Turning Towards

The other day I was talking to a delightful six-year old. He was telling me that the bread I had given him with his dinner was crunchy.   I explained to him that when I was in the kitchen with his mother I was having such an interesting conversation with her that I had forgotten about the bread and left it in the oven too long. Grinning up at me with that irrepressible smile of his, he said, “Is my mama to blame?” I said, “No. No one’s to blame.” He said, “Are you to blame?”   I said, “No. No one’s to blame.” Then he said with a twinkle in his eye, “Then the oven’s to blame!”

Only six and already he has learned what we all have been taught so well: There’s a problem; Figure out who or what to blame; Blame; And then turn away to something else.   But blaming, as tempting as it may be, does nothing to change what has already happened. If we blamed the oven for the crunchy bread, the bread would still be crunchy.

When we are ill or injured, blaming and turning away will not help us. Blaming closes our hearts and makes us fearful. When our hearts are closed and we are fearful, we try to escape. We try to be someplace else. Not here! We don’t want to look at what’s true here!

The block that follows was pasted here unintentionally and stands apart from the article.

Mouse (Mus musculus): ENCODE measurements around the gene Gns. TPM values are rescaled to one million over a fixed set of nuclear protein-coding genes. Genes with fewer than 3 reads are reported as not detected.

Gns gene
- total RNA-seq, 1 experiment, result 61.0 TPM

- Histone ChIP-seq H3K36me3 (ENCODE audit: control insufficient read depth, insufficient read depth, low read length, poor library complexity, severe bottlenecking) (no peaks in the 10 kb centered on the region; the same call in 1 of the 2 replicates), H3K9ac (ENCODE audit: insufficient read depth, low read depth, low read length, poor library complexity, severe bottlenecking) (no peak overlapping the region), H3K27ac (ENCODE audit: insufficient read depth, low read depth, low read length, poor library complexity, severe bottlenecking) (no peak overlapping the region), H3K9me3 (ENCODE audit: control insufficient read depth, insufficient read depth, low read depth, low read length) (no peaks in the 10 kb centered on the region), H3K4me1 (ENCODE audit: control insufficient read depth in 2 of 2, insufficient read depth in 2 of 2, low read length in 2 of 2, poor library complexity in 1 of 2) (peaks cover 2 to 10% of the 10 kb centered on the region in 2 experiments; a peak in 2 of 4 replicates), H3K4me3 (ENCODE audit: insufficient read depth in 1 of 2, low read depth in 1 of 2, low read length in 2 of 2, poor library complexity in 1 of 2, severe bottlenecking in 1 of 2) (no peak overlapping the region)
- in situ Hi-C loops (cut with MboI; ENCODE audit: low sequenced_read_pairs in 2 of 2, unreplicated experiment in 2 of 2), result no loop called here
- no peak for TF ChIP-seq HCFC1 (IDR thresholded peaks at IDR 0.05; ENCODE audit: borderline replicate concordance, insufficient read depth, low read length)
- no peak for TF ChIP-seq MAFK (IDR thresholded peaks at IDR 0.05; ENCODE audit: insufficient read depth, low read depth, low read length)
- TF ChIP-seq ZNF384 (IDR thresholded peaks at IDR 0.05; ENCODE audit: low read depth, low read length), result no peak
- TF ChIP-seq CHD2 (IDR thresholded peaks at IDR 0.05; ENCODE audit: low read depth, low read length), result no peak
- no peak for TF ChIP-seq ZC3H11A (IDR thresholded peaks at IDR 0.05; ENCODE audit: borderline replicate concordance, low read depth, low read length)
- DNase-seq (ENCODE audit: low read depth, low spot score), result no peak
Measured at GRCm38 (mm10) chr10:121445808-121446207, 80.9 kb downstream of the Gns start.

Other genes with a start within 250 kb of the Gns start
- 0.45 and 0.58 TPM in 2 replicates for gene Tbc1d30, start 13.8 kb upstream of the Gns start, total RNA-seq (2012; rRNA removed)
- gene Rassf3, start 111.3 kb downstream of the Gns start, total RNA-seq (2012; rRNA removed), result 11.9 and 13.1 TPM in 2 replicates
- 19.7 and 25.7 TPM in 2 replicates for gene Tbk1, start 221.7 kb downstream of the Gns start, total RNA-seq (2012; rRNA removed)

But we are here. We are injured or ill. We want to recover and heal. And recoveries thrive on knowing what’s true right here, right now, in this moment. Recoveries thrive on stopping the blame game and turning towards ourselves with kindness and the willingness to know. Real time information for us is crucial. We need to know exactly what is happening in our minds/bodies/spirits.

The more we know, the more we encourage our brains to heal. The more we know the better we can manage ourselves to gently, persistently lead ourselves back to function. The more we know, the more creative we can be in designing activities that stimulate our neuroplasticity.

What does it take to stop blaming and turn towards? First, be kind. We open our hearts. We might learn from whatever mistake we think we have made but it’s useless to punish ourselves. Second, we practice. Everything we ever learn to do well is a practice. Think about playing an instrument or developing a work skill. Third, don’t rush. It’s unkind to expect that we will all of a sudden stop blaming, turn towards ourselves with an open heart, and embrace our illness or injury. Nobody works that fast.

We start and start again, learning as we go. We bring our awareness to ourselves, just as we are. We don’t push ourselves away. We open to ourselves. We learn everything we can. Is our hand cold? Is it hot? Or does it have limited sensation? What’s true? Gradually we teach ourselves not to blame and to turn towards, not away.